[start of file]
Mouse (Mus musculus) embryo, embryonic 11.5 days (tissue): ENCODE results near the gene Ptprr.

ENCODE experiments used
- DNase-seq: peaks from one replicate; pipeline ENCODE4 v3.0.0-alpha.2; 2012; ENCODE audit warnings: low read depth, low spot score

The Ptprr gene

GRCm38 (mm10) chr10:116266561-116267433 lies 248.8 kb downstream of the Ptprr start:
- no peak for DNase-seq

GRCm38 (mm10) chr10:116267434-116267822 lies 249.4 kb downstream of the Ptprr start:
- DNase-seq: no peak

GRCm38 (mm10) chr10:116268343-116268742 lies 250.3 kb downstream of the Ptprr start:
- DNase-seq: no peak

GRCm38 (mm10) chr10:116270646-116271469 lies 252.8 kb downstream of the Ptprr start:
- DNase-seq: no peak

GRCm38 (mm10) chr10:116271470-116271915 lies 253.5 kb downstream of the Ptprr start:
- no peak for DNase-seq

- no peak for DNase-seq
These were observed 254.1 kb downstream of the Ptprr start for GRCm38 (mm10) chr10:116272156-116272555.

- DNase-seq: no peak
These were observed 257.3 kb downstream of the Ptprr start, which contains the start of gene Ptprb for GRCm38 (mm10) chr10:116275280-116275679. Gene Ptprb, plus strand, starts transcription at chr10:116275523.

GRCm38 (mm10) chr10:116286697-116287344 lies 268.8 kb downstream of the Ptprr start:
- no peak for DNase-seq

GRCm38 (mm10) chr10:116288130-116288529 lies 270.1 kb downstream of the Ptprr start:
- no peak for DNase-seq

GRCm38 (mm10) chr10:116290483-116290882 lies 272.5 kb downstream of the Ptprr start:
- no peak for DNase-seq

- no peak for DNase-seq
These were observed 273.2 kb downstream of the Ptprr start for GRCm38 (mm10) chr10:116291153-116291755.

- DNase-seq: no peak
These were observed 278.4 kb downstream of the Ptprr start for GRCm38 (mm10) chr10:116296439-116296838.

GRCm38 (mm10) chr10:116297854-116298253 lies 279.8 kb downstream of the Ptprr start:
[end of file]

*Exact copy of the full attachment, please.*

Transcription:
Mouse (Mus musculus) embryo, embryonic 11.5 days (tissue): ENCODE results near the gene Ptprr.

ENCODE experiments used
- DNase-seq: peaks from one replicate; pipeline ENCODE4 v3.0.0-alpha.2; 2012; ENCODE audit warnings: low read depth, low spot score

The Ptprr gene

GRCm38 (mm10) chr10:116266561-116267433 lies 248.8 kb downstream of the Ptprr start:
- no peak for DNase-seq

GRCm38 (mm10) chr10:116267434-116267822 lies 249.4 kb downstream of the Ptprr start:
- DNase-seq: no peak

GRCm38 (mm10) chr10:116268343-116268742 lies 250.3 kb downstream of the Ptprr start:
- DNase-seq: no peak

GRCm38 (mm10) chr10:116270646-116271469 lies 252.8 kb downstream of the Ptprr start:
- DNase-seq: no peak

GRCm38 (mm10) chr10:116271470-116271915 lies 253.5 kb downstream of the Ptprr start:
- no peak for DNase-seq

- no peak for DNase-seq
These were observed 254.1 kb downstream of the Ptprr start for GRCm38 (mm10) chr10:116272156-116272555.

- DNase-seq: no peak
These were observed 257.3 kb downstream of the Ptprr start, which contains the start of gene Ptprb for GRCm38 (mm10) chr10:116275280-116275679. Gene Ptprb, plus strand, starts transcription at chr10:116275523.

GRCm38 (mm10) chr10:116286697-116287344 lies 268.8 kb downstream of the Ptprr start:
- no peak for DNase-seq

GRCm38 (mm10) chr10:116288130-116288529 lies 270.1 kb downstream of the Ptprr start:
- no peak for DNase-seq

GRCm38 (mm10) chr10:116290483-116290882 lies 272.5 kb downstream of the Ptprr start:
- no peak for DNase-seq

- no peak for DNase-seq
These were observed 273.2 kb downstream of the Ptprr start for GRCm38 (mm10) chr10:116291153-116291755.

- DNase-seq: no peak
These were observed 278.4 kb downstream of the Ptprr start for GRCm38 (mm10) chr10:116296439-116296838.

GRCm38 (mm10) chr10:116297854-116298253 lies 279.8 kb downstream of the Ptprr start: